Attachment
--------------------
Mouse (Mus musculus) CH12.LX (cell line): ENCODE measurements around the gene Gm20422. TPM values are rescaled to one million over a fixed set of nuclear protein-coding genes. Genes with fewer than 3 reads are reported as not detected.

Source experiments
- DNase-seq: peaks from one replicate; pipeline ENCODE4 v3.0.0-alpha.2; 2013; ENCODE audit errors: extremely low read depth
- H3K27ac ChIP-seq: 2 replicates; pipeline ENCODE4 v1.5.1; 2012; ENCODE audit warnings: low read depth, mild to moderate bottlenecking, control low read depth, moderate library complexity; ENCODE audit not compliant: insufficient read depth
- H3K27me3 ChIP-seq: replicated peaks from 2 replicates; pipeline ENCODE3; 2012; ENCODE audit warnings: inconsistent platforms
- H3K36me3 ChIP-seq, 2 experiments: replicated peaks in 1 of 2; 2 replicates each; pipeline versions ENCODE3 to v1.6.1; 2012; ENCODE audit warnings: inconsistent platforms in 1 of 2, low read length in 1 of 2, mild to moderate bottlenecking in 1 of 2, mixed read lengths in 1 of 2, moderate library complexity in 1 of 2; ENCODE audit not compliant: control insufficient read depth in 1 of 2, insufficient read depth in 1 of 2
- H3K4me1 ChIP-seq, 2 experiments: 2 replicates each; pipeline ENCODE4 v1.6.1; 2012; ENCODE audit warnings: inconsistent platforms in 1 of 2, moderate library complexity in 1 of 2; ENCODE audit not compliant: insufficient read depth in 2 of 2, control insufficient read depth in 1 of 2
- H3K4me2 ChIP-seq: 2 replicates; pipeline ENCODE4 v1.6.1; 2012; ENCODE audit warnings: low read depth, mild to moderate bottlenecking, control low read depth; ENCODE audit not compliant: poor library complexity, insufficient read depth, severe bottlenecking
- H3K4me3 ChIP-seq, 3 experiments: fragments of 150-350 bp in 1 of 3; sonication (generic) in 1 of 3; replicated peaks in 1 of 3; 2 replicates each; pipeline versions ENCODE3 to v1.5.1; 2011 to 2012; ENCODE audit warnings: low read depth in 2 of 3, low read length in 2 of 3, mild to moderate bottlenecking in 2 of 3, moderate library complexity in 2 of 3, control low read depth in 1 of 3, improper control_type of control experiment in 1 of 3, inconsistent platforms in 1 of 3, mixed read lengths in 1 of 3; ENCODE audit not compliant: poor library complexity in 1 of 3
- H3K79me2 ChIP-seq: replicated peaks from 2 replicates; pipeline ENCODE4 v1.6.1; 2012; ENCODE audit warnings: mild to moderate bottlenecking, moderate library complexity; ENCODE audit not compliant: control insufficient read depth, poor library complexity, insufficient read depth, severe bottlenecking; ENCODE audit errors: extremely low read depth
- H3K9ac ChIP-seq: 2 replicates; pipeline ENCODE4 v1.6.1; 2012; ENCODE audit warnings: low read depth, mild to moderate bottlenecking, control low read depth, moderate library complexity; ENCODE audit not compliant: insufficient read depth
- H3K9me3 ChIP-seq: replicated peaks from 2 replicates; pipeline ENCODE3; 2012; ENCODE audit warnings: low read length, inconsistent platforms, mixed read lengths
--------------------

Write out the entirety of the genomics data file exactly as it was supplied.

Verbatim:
Mouse (Mus musculus) CH12.LX (cell line): ENCODE measurements around the gene Gm20422. TPM values are rescaled to one million over a fixed set of nuclear protein-coding genes. Genes with fewer than 3 reads are reported as not detected.

Source experiments
- DNase-seq: peaks from one replicate; pipeline ENCODE4 v3.0.0-alpha.2; 2013; ENCODE audit errors: extremely low read depth
- H3K27ac ChIP-seq: 2 replicates; pipeline ENCODE4 v1.5.1; 2012; ENCODE audit warnings: low read depth, mild to moderate bottlenecking, control low read depth, moderate library complexity; ENCODE audit not compliant: insufficient read depth
- H3K27me3 ChIP-seq: replicated peaks from 2 replicates; pipeline ENCODE3; 2012; ENCODE audit warnings: inconsistent platforms
- H3K36me3 ChIP-seq, 2 experiments: replicated peaks in 1 of 2; 2 replicates each; pipeline versions ENCODE3 to v1.6.1; 2012; ENCODE audit warnings: inconsistent platforms in 1 of 2, low read length in 1 of 2, mild to moderate bottlenecking in 1 of 2, mixed read lengths in 1 of 2, moderate library complexity in 1 of 2; ENCODE audit not compliant: control insufficient read depth in 1 of 2, insufficient read depth in 1 of 2
- H3K4me1 ChIP-seq, 2 experiments: 2 replicates each; pipeline ENCODE4 v1.6.1; 2012; ENCODE audit warnings: inconsistent platforms in 1 of 2, moderate library complexity in 1 of 2; ENCODE audit not compliant: insufficient read depth in 2 of 2, control insufficient read depth in 1 of 2
- H3K4me2 ChIP-seq: 2 replicates; pipeline ENCODE4 v1.6.1; 2012; ENCODE audit warnings: low read depth, mild to moderate bottlenecking, control low read depth; ENCODE audit not compliant: poor library complexity, insufficient read depth, severe bottlenecking
- H3K4me3 ChIP-seq, 3 experiments: fragments of 150-350 bp in 1 of 3; sonication (generic) in 1 of 3; replicated peaks in 1 of 3; 2 replicates each; pipeline versions ENCODE3 to v1.5.1; 2011 to 2012; ENCODE audit warnings: low read depth in 2 of 3, low read length in 2 of 3, mild to moderate bottlenecking in 2 of 3, moderate library complexity in 2 of 3, control low read depth in 1 of 3, improper control_type of control experiment in 1 of 3, inconsistent platforms in 1 of 3, mixed read lengths in 1 of 3; ENCODE audit not compliant: poor library complexity in 1 of 3
- H3K79me2 ChIP-seq: replicated peaks from 2 replicates; pipeline ENCODE4 v1.6.1; 2012; ENCODE audit warnings: mild to moderate bottlenecking, moderate library complexity; ENCODE audit not compliant: control insufficient read depth, poor library complexity, insufficient read depth, severe bottlenecking; ENCODE audit errors: extremely low read depth
- H3K9ac ChIP-seq: 2 replicates; pipeline ENCODE4 v1.6.1; 2012; ENCODE audit warnings: low read depth, mild to moderate bottlenecking, control low read depth, moderate library complexity; ENCODE audit not compliant: insufficient read depth
- H3K9me3 ChIP-seq: replicated peaks from 2 replicates; pipeline ENCODE3; 2012; ENCODE audit warnings: low read length, inconsistent platforms, mixed read lengths